Truth – Legends / Declarations / Weapons

In the desire to commemorate the “endeavors” of her husband, Meishe Rubinson, in the Anti-Fascist Combat Organization (AKO), Professor Sara Ginaite-Rubinson published her memoirs “On Partisan Assignments” in the book Not Like Lambs to the Slaughter – a book commemorating the sixtieth anniversary of the AKO (Yiddish, I. L. Peretz, Tel Aviv, 2001).

On page 94 the author describes how her husband Meishe organized an operation to get weapons out of the military hospital.  This was an act of heroism carried out by three young fighters, members of the AKO, an operation in which Meishe Rubinson played no part.

Meir Yellin and Dima Gelpern, authors of the book The Partisans of Kovno Ghetto (Der Emes State Press, Moscow, 1948), write on pages 107 and 108 about the same operation to get out weapons – without even a single word or mention of the name Rubinson Michaelis, or Meishe, Moishe, Meishka der Langer (the Long), Mikolas, Langman.

“Weapons!  Weapons!  This became the main slogan of the ghetto fighters.  The more weapons, the more fighters who would be able to leave the ghetto and go to the forest.  Everyone who left had to be armed, this was a stringent requirement, but also an obvious necessity.  Burdening the units with unarmed fighters could not be permitted.  In order to hasten the evacuation of the fighting elements from the ghetto to join the partisans, the AKO initiated a few large-scale operations to obtain weapons.

"One such action took place in the middle of January 1944, in the weapons store of the German military hospital in Kovno, 28 Vytauto-Prospekt Street.  Jews from the ghetto were brought there to carry out various kinds of dirty work.  The organization took advantage of this opportunity to send its members there, to prepare an exact plan of the place and study the situation. AKO member Sonia Rubinson adapted a key to fit the lock of the weapons store.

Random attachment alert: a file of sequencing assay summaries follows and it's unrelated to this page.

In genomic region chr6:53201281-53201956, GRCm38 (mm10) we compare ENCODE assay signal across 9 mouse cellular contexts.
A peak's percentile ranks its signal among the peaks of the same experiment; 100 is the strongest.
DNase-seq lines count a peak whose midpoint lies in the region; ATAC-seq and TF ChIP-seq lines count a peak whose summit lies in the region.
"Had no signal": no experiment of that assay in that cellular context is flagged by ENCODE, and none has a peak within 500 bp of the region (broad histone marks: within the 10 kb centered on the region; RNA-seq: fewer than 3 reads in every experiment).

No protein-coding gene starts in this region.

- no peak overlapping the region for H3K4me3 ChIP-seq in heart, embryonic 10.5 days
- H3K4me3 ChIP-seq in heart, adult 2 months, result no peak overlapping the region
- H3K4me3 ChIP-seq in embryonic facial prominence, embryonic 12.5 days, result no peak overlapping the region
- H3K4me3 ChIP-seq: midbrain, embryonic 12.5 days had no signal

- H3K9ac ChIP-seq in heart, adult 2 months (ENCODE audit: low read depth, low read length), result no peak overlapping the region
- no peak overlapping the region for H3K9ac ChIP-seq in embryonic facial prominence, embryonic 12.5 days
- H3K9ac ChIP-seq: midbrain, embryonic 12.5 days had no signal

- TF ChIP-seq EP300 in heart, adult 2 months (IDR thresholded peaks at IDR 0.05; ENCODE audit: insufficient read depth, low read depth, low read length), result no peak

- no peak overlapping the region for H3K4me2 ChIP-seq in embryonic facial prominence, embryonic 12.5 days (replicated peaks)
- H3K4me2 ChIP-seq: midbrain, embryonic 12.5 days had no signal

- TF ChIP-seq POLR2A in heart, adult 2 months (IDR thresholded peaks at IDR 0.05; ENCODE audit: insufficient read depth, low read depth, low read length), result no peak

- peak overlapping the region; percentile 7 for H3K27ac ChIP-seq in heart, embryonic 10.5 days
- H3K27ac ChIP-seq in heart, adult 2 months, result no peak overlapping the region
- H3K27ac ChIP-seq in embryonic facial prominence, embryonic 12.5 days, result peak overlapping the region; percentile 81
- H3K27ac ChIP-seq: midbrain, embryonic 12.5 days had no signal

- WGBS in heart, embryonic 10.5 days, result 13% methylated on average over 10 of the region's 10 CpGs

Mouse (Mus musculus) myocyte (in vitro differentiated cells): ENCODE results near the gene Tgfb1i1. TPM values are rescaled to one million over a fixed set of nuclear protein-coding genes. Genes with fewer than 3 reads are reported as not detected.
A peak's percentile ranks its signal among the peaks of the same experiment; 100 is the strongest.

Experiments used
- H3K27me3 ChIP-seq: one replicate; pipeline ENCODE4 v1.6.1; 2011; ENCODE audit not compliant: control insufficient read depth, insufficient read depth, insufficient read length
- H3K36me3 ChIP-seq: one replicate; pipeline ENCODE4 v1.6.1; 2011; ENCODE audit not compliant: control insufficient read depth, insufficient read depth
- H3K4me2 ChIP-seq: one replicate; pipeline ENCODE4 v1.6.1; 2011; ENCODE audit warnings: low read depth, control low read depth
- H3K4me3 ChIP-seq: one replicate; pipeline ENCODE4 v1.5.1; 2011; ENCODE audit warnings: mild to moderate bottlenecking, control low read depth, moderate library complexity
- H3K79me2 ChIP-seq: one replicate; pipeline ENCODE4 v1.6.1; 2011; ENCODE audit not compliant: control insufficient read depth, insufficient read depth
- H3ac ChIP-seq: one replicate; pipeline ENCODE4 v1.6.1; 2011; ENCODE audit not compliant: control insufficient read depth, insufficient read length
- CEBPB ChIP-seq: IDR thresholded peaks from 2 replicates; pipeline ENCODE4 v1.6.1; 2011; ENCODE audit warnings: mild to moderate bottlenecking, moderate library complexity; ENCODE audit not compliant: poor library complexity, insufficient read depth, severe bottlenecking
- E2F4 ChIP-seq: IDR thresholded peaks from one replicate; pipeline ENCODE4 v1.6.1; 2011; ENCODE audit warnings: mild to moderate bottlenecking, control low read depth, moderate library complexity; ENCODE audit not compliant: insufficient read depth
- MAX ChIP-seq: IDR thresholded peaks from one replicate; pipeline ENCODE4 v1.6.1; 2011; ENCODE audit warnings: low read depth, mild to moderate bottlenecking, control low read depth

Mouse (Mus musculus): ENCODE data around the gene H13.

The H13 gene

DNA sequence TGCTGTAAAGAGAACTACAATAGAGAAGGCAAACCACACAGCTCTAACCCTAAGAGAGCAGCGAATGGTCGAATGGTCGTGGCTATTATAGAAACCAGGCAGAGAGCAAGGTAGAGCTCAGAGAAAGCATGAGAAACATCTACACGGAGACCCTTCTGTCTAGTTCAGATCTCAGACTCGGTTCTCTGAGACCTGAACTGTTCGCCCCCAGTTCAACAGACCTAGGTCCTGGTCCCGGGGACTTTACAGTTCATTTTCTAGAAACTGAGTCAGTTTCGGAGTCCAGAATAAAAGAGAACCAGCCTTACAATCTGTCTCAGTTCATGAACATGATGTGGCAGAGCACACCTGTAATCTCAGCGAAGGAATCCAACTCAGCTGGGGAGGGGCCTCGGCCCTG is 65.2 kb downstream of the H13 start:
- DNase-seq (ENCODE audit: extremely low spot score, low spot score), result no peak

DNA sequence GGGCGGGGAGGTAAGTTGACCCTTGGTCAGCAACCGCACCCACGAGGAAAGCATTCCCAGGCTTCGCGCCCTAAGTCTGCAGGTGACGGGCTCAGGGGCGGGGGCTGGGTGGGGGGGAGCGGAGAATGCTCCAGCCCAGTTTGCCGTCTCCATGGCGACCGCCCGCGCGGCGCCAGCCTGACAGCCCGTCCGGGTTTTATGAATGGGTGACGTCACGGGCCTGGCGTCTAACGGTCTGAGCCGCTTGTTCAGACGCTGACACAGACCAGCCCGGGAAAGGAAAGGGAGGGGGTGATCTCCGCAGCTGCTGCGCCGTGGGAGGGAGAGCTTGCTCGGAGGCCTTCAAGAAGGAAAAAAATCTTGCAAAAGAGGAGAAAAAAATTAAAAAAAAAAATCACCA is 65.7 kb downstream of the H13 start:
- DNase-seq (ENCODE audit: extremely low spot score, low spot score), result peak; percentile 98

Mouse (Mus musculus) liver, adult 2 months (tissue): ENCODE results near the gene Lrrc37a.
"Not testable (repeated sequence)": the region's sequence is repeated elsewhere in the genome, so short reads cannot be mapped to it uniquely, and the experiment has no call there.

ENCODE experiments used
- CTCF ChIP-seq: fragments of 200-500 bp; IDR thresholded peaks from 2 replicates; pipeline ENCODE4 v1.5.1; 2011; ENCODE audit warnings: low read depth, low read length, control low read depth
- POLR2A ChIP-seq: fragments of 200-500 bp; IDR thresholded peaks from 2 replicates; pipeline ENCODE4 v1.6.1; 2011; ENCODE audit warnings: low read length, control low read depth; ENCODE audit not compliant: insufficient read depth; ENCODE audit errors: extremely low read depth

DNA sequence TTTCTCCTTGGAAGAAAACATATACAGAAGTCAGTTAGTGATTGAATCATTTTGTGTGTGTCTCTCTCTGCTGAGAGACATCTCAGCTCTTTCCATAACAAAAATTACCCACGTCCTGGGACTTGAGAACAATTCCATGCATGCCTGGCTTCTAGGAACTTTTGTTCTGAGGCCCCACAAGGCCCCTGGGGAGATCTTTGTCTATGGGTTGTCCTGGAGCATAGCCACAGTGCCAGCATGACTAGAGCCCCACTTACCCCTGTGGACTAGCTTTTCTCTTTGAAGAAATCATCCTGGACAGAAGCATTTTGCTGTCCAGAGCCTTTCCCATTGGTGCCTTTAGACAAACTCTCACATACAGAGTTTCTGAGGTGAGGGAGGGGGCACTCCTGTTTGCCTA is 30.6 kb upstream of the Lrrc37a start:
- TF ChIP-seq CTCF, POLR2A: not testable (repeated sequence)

"To carry out the task, on a suitable night three people crawled through the ghetto fence: Itzchak Miklishanski, Mendl Moscovitz and Meishe Geguzhinski. They lay in the cemetery alongside the hospital until the small hours of the night, sinking into the deep snow while all around was slumbering silence.  And then, in the dark, without the guard noticing them, they crawled, wrapped in white robes, towards their target.  With the key they opened the door, and removed from the weapons store three sacks full of guns and bullets. At dawn, a car came to the prearranged spot, whose driver was also involved in underground activity, and took the weapons to a collection point in the town.

"When the Germans woke up in the morning and discovered that their weapons were missing, the police were mobilized to catch the 'burglars.'  The Gestapo was in shock: what a disgrace!  The military hospital was just opposite them, across the road…”

When you read the “work of fiction” of Professor Sara Ginaite-Rubinson, you ask yourself the simplest of questions: why did Meir Lurje receive the Red Flag award and Aba Diskant receive the first class Great Homeland War award from the Supreme Council of the Soviet Union, while Meishe Rubinson received – nothing?

Yellin and Gelpern write, on page 107, that the campaign took place in mid-January 1944. Professor Sara Ginaite-Rubinson writes on page 96: “This took place on the night between January 3–4, 1944, when Meishe and I had already joined the partisans in Rudniki Forest.”